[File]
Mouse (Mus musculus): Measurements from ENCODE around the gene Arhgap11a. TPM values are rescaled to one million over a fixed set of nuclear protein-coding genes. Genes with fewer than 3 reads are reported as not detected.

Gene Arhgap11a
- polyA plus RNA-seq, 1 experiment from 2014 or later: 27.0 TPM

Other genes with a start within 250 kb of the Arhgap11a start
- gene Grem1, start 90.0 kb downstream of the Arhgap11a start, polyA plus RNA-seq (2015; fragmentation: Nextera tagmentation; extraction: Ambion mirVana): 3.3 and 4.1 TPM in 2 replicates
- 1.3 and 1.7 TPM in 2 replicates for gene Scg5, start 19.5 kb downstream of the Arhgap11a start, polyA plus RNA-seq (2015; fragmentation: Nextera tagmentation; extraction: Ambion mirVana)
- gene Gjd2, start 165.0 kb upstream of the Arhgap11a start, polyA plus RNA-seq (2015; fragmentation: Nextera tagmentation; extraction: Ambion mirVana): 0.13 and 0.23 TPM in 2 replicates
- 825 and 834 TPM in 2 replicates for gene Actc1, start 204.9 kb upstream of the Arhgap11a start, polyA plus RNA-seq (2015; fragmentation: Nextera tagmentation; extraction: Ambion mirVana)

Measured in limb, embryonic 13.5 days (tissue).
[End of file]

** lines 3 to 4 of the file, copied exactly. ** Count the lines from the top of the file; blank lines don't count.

- polyA plus RNA-seq, 1 experiment from 2014 or later: 27.0 TPM

Other genes with a start within 250 kb of the Arhgap11a start